By Leslie Gordon
Berkeley Law today announced the launch of its new environmental law clinic, which will build on its existing scholarly expertise in environmental and natural resources law—and enhance its role as a national leader in clinical legal education. The clinic will offer its first programs in the 2015-2016 academic year..
“We have the best environmental law program, the best environmental law scholars, the best environmental law students, and the best environmental law journal in the country. The missing piece to bring it all together was a clinic,” said Professor Eric Biber, who was instrumental in the clinic’s development. “It’ll combine teaching, service and research, and make everything that’s already superb here even more superb.”
Furthering the goal of expertly preparing students for the highly competitive field of environmental law, the clinic will focus on climate change, water, biodiversity, and air quality projects. Students will engage in administrative practice, litigation, and policy analysis.
“The new clinic will leverage our strengths in environmental and natural resources law, expand experiential learning opportunities, and build synergies between the school’s teaching and research missions and to the rest of UC Berkeley,” Dean Sujit Choudhry said. “In the process, we’ll be serving society with important contributions to law and policy.”
Faculty unanimously approved the clinic last month. It will be the first new in-house clinic at the school in more than a decade, joining the Death Penalty Clinic, the International Human Rights Law Clinic, the Samuelson Law, Technology & Public Policy Clinic, and the East Bay Community Law Center as places where students can gain valuable hands-on experience working on pressing societal issues.
The clinic will take on a wide range of cases. These could include conserving biological diversity, protecting marginalized communities from toxic emissions, increasing the tribal role in managing culturally significant resources, and improving groundwater management.
In addition to engaging in sophisticated policy analysis, students will interview and counsel clients, draft comments on proposed rules, consult with expert witnesses, conduct legal research and discovery, negotiate with third parties, draft legal documents, and give oral arguments in administrative, legislative, and court hearings. To complement their field work, students will take a two-unit companion seminar.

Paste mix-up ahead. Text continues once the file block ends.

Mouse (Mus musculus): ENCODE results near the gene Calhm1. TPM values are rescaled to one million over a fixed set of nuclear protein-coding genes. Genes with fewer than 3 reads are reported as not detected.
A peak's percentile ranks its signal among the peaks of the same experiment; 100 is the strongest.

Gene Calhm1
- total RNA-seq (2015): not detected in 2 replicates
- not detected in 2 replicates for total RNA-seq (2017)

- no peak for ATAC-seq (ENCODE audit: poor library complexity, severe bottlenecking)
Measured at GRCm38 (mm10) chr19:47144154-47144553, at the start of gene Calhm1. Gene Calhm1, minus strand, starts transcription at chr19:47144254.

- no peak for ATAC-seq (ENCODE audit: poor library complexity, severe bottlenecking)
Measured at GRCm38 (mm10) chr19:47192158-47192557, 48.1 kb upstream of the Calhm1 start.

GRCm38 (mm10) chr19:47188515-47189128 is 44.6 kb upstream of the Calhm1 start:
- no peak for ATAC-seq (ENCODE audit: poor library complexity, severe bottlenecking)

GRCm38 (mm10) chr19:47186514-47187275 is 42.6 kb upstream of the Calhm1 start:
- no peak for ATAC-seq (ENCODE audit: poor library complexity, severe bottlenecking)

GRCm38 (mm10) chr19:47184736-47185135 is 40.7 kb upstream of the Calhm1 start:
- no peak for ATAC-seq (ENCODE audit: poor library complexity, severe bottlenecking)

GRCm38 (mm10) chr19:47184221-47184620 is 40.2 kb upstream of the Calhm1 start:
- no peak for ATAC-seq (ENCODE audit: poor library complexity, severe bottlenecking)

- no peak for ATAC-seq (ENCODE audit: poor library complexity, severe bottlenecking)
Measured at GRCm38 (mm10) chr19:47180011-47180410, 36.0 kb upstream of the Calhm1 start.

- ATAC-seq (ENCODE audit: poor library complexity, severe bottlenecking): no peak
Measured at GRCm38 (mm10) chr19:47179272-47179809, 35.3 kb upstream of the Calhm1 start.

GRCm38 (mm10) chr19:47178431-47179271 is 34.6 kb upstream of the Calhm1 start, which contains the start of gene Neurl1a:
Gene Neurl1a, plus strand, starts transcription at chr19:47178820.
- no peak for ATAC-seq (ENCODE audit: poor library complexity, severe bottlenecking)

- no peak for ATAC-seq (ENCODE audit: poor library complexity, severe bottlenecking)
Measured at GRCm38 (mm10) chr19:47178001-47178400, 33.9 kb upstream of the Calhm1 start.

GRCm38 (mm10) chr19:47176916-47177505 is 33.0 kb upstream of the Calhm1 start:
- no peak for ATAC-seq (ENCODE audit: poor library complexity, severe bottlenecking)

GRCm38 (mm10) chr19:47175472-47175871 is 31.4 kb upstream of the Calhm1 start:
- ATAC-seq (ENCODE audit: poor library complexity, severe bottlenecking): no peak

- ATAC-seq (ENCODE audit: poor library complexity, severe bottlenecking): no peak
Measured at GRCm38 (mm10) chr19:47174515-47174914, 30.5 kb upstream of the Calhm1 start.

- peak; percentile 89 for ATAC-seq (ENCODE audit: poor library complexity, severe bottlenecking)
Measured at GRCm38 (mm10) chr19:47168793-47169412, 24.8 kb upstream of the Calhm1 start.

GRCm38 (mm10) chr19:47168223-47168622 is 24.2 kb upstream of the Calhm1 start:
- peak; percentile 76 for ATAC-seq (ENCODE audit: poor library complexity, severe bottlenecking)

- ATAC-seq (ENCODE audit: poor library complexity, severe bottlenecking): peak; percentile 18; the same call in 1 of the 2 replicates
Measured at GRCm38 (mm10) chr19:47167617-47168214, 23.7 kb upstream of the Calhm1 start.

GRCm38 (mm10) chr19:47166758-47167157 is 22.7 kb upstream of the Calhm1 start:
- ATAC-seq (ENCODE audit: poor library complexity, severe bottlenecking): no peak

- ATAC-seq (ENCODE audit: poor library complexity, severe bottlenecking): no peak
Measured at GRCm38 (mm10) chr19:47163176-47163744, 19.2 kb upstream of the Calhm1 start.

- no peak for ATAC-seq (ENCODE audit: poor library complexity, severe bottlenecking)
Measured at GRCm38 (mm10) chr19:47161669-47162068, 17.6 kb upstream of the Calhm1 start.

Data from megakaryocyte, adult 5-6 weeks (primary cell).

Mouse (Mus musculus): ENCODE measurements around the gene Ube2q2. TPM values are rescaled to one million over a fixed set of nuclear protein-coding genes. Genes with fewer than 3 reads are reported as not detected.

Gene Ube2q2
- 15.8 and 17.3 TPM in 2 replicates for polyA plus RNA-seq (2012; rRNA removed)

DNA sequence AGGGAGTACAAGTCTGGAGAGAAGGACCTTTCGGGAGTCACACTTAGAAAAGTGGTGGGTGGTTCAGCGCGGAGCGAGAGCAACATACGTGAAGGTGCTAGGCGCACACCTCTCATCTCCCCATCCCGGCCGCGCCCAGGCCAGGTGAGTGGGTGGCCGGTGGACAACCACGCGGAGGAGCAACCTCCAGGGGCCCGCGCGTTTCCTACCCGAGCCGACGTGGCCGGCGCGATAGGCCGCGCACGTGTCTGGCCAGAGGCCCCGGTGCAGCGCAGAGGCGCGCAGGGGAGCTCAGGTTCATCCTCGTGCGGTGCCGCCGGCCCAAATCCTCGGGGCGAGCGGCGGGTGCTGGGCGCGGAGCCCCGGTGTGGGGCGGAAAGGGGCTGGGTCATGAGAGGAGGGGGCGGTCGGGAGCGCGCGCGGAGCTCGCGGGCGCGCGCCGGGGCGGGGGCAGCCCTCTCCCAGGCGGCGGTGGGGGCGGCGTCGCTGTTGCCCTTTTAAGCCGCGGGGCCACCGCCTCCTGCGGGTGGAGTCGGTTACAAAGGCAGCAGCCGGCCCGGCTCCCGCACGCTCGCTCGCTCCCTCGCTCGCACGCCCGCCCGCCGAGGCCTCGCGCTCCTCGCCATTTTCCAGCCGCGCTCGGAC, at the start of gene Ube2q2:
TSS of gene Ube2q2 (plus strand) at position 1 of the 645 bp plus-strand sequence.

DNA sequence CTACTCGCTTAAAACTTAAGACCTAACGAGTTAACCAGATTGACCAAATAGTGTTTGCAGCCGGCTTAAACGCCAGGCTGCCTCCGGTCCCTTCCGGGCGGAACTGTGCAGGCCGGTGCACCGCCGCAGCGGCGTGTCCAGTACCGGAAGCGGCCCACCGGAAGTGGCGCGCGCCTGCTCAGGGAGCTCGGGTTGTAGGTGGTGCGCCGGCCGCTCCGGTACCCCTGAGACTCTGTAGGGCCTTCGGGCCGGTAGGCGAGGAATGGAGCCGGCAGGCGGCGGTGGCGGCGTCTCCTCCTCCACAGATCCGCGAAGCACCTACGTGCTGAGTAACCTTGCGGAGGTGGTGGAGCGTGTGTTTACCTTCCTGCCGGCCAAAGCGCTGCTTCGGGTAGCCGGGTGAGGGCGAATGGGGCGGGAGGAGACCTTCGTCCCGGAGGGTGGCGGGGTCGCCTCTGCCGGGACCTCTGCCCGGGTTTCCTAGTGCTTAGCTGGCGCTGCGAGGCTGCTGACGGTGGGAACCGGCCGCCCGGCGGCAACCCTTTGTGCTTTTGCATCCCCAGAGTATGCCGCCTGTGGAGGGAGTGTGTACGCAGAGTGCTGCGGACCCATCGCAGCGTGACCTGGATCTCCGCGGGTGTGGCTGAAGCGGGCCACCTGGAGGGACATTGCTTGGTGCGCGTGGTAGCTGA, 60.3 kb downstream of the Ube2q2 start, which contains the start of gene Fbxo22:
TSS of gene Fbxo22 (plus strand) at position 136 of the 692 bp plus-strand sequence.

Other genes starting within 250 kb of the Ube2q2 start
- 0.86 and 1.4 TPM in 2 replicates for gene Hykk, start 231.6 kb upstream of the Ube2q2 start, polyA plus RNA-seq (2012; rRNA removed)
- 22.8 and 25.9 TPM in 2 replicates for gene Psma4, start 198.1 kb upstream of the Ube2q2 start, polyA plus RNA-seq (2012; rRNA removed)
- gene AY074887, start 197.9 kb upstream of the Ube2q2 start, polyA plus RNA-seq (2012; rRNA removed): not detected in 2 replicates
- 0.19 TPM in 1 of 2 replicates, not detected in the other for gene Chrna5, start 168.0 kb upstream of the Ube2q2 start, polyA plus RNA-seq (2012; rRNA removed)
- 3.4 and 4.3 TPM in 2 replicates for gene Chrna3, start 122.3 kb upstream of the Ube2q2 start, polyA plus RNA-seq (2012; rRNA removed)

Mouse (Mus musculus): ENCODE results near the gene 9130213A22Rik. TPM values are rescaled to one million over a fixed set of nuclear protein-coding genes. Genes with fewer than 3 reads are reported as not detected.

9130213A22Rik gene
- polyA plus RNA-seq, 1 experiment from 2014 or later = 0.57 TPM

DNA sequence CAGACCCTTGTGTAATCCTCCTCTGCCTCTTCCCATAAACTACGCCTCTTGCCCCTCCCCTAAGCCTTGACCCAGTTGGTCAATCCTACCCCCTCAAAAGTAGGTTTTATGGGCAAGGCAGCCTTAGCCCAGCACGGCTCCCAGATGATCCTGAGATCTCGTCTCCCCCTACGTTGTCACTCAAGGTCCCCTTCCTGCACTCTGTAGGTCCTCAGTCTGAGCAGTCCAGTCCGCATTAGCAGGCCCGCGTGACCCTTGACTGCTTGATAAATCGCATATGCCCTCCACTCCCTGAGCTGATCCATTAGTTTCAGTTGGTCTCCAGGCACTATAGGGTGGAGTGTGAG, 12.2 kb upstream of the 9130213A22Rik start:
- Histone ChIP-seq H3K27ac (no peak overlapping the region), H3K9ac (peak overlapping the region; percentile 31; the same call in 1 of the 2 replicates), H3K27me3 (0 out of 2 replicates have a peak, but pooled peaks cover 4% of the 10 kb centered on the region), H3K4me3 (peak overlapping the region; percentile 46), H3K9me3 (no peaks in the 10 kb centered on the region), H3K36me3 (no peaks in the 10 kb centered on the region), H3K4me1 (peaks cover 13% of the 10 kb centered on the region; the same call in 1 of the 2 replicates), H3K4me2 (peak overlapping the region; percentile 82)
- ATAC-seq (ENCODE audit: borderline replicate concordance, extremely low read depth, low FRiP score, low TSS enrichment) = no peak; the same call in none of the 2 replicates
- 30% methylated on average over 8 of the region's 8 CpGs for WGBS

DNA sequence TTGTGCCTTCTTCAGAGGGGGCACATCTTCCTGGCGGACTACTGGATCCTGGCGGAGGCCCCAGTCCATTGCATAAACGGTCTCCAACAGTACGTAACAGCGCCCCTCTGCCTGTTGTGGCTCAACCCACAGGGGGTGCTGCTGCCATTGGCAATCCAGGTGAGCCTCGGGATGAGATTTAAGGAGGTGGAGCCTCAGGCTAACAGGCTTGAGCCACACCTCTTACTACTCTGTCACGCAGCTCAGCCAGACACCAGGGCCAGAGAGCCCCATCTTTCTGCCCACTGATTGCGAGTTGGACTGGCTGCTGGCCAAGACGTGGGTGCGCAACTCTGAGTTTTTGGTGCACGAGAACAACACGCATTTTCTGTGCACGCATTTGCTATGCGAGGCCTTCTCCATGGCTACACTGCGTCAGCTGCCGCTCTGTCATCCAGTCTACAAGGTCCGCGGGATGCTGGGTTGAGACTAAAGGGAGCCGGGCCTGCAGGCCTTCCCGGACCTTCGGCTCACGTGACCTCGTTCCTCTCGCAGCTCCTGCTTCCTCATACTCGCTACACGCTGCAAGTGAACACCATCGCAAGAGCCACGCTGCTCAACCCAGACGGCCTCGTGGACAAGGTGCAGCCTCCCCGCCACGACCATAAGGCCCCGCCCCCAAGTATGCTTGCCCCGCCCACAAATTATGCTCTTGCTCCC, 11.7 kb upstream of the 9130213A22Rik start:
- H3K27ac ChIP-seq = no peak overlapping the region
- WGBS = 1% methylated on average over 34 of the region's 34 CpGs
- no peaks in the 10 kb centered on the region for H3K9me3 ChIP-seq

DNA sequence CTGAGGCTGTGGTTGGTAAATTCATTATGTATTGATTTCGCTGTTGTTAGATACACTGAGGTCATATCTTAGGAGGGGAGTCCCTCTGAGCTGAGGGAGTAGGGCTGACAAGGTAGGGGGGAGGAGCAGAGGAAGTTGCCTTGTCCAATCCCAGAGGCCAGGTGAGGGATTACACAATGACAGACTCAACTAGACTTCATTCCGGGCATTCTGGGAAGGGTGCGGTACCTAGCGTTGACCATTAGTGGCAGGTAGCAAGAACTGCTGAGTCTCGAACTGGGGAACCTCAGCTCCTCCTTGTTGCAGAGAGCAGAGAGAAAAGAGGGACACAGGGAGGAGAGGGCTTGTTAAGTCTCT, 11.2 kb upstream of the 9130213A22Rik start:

Second-year student Eric DeBellis chose Berkeley Law precisely because of its environmental law program. “Environmental law is a complex, nuanced field where both classroom and hands-on experience are necessary to grasp how environmental practice operates,” he said. “With a clinic, students will get a more holistic experience by working through the whole process of putting advocacy into action from start to finish. This will put them in a considerably better position to start their careers as practitioners.”
With its location at UC Berkeley, Biber said the new clinic will be unique among other similar clinics, particularly because environmental issues are fundamentally interdisciplinary. “UC Berkeley is the best university in the United States for environmental work. Clinic students will work directly with campus leaders in environmental economics, business, science, and social science.”
According to Jeffrey Selbin, clinical professor of law and faculty director of the East Bay Community Law Center, the new clinic will “capitalize on Berkeley’s signature strengths as a top-ranked environmental law program, a leading environmental research center, a nationally-recognized clinical program, and a world-class public university.”
The plan for the clinic was developed collaboratively among clinical and environmental faculty, according to Professor Charles Weisselberg, associate dean for curriculum and teaching. “Faculty were excited by the clinic model, the learning opportunities it could provide, and the chance for students to engage in real environmental issues across California—if not the nation.”
A committee has begun a national search for the clinic’s director. “We’re looking for a dynamic and creative lawyer, teacher, and thinker who wants to build a first-rate clinic that makes a difference in the lives of clients and students,” said Selbin, who is chairing the committee. “We really expect it to be a crown jewel at the law school.”
Start-up funding for the clinic is coming from a generous donation by an anonymous family that cares about environmental law issues and the environment’s future.